John Lennon said it best: "There's nothing you can change that can't be changed..." so invariance of volatility for diffusions is a fact of life that is independent of Girsanov's theorem, or any other theorem. This is because volatility is derived from the predictable compensator of quadratic variation and quadratic variation of diffusion processes is continuous therefore predictable. If you like, quadratic variation (for diffusions or more generally for all continuous semimartingales) is equal to its drift under any probability measure. In "one-period" setting the "process" is no longer continuous and hence its quadratic variation is no longer predictable. Now its predictable compensator can be different under different measures, so we are able to change variance by changing measure.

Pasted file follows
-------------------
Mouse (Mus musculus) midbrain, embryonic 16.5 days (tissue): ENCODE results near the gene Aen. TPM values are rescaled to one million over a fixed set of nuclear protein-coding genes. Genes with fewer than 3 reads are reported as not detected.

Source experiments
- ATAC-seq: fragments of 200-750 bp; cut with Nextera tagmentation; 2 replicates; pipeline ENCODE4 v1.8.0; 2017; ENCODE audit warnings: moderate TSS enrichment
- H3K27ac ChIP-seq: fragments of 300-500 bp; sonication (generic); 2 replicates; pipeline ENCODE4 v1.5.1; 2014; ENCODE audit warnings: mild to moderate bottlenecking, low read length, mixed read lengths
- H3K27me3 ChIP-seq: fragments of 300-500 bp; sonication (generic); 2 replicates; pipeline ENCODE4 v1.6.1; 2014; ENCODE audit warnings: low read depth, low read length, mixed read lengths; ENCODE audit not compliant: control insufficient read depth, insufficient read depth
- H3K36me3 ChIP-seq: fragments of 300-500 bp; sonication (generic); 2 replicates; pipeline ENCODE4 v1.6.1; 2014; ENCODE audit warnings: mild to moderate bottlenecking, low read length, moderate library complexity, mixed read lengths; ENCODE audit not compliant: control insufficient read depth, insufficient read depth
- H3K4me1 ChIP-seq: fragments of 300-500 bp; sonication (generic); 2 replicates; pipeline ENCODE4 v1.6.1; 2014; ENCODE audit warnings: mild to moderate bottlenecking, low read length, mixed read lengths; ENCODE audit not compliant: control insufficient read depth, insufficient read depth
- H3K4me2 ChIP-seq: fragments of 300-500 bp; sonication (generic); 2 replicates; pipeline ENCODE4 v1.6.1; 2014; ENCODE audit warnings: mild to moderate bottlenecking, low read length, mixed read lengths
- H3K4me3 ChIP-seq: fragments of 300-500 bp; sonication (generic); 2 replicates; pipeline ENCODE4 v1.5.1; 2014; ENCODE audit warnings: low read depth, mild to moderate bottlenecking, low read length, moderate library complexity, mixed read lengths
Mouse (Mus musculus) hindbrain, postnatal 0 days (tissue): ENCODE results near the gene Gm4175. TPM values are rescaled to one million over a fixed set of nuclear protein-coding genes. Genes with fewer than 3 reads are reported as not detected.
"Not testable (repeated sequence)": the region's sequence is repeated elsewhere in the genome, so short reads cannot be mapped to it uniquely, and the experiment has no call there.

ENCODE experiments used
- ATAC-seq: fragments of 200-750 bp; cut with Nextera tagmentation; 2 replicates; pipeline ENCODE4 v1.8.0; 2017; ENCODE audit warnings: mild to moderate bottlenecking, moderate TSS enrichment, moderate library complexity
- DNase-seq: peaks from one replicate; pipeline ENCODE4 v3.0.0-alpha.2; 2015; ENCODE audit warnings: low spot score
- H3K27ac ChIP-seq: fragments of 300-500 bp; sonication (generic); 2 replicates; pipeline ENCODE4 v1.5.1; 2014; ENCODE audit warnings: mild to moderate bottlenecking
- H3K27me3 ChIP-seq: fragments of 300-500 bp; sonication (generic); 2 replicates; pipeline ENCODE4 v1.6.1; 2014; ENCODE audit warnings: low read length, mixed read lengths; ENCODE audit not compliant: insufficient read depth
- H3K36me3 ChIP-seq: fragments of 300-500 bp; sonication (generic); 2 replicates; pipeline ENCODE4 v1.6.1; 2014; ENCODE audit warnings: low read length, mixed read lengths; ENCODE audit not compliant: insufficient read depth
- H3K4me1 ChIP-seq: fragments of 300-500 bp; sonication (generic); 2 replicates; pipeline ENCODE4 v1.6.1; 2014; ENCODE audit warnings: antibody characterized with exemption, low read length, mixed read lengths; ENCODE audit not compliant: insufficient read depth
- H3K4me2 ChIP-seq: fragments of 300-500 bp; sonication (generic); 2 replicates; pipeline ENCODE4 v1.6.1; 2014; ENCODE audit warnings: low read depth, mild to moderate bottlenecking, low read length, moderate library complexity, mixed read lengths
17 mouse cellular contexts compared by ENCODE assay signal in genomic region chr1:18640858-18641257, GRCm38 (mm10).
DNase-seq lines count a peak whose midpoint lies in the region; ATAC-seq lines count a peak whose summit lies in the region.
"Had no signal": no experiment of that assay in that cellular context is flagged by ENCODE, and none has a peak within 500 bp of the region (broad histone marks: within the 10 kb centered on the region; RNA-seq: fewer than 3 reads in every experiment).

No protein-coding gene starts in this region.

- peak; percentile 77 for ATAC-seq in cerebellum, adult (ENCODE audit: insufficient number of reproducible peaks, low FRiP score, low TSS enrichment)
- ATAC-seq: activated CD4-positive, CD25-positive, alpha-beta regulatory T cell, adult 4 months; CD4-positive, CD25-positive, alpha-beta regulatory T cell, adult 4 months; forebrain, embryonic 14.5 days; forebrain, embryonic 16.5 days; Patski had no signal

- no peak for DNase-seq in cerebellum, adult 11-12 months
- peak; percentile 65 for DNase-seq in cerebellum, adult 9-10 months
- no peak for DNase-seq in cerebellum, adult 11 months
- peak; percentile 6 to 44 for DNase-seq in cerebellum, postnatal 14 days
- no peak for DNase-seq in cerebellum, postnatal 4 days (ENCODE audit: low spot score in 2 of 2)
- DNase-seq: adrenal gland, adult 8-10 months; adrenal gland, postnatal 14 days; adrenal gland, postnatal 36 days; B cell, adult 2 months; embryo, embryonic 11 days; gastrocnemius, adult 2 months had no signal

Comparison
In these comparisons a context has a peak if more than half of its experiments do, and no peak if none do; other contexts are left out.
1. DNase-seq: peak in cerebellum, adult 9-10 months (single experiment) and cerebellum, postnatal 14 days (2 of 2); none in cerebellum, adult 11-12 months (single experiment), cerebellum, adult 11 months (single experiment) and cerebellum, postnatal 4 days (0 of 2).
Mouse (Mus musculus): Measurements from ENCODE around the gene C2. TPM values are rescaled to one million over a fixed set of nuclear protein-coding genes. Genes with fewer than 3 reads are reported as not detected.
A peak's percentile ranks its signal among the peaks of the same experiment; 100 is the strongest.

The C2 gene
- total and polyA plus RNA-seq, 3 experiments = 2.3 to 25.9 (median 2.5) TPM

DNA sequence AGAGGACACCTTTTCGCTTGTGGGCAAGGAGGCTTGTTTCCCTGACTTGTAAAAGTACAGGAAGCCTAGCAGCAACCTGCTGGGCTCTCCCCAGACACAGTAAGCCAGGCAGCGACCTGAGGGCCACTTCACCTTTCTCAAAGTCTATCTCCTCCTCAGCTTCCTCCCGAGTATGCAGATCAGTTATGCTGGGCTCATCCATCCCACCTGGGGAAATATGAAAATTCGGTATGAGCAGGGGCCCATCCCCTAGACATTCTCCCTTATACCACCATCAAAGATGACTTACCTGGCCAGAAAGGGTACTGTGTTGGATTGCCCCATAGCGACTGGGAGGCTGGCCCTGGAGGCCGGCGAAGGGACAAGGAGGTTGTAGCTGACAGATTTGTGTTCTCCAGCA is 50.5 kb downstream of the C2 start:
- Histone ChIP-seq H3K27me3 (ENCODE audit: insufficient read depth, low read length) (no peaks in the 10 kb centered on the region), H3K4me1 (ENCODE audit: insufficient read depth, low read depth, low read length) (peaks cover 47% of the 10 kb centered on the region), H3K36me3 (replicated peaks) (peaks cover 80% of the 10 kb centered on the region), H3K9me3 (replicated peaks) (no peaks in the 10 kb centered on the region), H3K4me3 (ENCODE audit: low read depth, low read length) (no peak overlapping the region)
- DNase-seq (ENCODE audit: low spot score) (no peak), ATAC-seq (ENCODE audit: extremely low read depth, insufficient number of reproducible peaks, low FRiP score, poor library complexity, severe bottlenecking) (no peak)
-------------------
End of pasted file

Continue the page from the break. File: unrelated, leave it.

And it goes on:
But also note that the long-run variance of a diffusion will typically change after a change of measure. Consider, for example a geometric Brownian motion such that under the new measure the BM has constant non-zero drift rate $\mu$. At a fixed horizon $T$ the variance will change from $\exp(2T)-\exp(T)$ to $\exp(2\mu T)(\exp(2T)-\exp(T)) $.